Can the Body Control HIV Infection without Drugs? Early Findings Suggest That Intensive Early Treatment May Arm the Immune System against the AIDS Virus

Article excerpt

The patient had stayed home from work one day three years ago because he thought he had the flu. But as he read a front-page article in a Boston newspaper, he got worried. The article described a flulike syndrome that people develop shortly after contracting HIV. It's often the only symptom an infected person shows until years later, when the immune system falters and the first signs of AIDS appear. So the patient decided to get tested for the virus. The results confirmed his worst fear--he tested positive--but there was one small consolation. Researchers at Massachusetts General Hospital were investigating a new strategy against HIV. They wanted to know whether treating people intensively during the earliest phase of infection might ultimately enable them to suppress the virus on their own. Most folks are well beyond the flulike "acute phase" of HIV infection before they learn they have a problem. Because this patient acted on his suspicion, he was perfect for the study.

He must be glad he joined. The researchers reported their initial findings in the journal Nature last week, and they're utterly tantalizing. By starting treatment early, and interrupting it for brief periods once they had the virus under control, all of the study's eight participants were able to bolster their immune responses. Indeed, five of the eight have now been off treatment for periods of eight to 11 months--and their infections are still well under control. The study was small, and the results are preliminary, but, says Dr. Bruce Walker of Mass General's Partners AIDS Research Center, "we now have proof of principle that the immune system can get the upper hand against the virus."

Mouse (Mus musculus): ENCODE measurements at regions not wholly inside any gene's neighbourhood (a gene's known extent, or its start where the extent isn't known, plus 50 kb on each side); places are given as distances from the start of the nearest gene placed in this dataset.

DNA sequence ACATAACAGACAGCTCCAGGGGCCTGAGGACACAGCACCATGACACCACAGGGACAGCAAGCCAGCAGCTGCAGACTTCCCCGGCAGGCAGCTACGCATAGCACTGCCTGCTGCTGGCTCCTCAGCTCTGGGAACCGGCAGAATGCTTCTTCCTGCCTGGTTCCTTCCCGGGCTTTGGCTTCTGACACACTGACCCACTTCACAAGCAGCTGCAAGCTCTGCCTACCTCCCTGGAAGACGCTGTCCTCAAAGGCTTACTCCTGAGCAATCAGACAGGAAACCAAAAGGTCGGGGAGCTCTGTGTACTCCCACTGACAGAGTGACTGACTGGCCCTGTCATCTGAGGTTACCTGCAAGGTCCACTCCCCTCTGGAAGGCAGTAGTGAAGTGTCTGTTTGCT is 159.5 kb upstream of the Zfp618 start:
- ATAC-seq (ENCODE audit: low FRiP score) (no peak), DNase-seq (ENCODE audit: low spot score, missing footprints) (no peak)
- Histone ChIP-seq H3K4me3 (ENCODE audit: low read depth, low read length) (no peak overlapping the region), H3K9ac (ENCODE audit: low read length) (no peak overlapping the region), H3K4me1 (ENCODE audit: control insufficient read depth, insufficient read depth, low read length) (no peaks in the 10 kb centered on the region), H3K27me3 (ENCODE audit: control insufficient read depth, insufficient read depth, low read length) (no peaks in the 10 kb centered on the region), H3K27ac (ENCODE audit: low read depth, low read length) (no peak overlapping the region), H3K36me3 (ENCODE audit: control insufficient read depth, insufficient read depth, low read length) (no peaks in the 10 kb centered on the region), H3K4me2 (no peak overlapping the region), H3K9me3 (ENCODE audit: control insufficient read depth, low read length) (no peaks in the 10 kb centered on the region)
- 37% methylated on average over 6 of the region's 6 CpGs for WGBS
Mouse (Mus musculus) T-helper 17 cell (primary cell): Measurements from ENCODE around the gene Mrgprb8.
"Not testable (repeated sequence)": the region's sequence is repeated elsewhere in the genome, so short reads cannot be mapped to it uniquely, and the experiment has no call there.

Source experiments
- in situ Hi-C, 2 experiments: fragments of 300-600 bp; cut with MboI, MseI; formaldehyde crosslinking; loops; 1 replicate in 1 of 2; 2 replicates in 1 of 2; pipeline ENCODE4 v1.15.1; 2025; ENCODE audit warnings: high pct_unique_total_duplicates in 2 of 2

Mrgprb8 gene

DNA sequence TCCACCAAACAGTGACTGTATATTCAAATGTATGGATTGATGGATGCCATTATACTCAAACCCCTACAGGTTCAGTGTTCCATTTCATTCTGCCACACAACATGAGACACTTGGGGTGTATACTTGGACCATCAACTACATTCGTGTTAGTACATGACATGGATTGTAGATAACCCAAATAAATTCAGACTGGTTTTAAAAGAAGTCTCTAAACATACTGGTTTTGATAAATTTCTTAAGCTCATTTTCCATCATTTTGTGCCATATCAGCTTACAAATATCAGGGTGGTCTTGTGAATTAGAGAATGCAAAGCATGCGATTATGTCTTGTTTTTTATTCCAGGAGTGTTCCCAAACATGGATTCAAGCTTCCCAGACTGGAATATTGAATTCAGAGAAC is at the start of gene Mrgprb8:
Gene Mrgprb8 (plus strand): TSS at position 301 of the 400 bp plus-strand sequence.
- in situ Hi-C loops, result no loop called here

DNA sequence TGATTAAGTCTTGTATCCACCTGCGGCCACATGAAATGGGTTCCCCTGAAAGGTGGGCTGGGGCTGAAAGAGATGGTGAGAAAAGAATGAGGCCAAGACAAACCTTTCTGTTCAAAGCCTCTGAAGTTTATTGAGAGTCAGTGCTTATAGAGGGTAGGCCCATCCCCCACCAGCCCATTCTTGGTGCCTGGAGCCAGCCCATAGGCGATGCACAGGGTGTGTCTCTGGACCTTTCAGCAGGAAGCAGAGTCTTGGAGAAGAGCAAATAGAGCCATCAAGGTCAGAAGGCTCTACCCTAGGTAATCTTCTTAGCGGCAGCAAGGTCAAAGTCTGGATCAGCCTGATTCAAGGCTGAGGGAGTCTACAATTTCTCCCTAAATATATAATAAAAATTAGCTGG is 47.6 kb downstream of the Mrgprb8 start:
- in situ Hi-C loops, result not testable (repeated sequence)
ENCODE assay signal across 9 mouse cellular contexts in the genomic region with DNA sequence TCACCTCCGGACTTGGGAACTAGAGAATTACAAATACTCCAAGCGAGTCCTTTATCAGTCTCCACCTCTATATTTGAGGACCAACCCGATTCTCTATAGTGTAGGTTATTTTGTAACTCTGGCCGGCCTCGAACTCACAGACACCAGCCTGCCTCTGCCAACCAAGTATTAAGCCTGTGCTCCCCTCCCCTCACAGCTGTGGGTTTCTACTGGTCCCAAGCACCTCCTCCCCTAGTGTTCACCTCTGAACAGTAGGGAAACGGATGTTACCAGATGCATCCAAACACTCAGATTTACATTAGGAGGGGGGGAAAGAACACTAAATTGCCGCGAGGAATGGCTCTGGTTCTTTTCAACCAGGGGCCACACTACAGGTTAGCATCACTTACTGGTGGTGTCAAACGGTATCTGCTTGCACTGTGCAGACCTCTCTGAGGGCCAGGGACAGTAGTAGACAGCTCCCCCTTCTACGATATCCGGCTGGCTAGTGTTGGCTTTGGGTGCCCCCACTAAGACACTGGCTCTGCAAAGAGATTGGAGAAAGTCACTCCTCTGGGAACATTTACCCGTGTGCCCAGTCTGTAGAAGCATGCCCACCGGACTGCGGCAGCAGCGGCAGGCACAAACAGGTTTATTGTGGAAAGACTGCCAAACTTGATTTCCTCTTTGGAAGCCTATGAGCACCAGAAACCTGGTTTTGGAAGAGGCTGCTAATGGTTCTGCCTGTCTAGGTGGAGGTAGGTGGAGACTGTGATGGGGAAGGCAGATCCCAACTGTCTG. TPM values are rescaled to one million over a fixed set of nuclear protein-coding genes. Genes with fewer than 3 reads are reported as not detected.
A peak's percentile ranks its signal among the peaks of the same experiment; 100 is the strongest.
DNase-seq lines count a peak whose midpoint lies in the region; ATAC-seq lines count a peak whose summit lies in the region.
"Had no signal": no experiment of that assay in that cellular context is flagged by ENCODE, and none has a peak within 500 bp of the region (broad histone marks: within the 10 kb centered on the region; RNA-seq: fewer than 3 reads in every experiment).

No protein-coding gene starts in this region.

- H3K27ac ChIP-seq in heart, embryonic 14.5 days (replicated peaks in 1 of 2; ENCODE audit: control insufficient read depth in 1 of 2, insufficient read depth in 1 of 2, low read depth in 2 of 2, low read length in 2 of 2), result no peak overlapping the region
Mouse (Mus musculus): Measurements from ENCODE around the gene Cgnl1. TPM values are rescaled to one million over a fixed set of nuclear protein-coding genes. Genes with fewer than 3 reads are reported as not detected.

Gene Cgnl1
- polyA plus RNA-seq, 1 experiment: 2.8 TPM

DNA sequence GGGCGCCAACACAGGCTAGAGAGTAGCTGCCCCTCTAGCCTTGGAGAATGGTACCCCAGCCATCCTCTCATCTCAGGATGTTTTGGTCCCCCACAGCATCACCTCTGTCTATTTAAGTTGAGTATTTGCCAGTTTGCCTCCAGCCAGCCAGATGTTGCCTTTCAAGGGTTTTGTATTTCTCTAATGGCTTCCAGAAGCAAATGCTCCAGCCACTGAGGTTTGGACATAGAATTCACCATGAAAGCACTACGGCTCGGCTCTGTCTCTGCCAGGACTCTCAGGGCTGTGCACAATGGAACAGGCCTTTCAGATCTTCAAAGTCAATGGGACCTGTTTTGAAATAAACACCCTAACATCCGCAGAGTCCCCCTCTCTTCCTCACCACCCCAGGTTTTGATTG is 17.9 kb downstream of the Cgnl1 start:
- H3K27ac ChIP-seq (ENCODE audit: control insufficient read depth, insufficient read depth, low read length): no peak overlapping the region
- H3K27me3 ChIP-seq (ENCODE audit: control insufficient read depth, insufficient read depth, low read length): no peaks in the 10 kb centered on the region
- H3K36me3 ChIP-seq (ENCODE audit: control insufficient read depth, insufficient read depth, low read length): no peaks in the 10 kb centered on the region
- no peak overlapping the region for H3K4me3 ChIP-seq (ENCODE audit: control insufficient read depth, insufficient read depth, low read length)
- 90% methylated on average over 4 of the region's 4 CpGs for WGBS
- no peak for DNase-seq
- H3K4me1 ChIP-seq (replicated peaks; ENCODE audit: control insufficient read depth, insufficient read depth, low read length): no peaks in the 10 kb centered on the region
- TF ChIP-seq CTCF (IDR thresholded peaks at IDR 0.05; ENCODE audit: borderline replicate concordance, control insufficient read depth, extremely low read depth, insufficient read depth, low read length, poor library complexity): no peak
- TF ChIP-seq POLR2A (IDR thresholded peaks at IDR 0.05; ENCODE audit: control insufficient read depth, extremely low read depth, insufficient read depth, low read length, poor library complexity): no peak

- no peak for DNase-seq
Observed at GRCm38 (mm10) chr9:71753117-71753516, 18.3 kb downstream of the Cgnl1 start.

HIV ravages the immune system's so-called T-helper cells. Despite their name, these cells are the generals responsible for mobilizing other parts of the immune system against infection. They put up a good fight at first, creating a large army of "killer" cells (cytotoxic T-lymphocytes) that seek out and destroy cells infected by HIV. But as HIV replicates year after year, the immune system wears down and eventually collapses. Combinations of powerful drugs can handcuff the virus for long periods, but it typically roars back into action as soon as a person stops taking them. …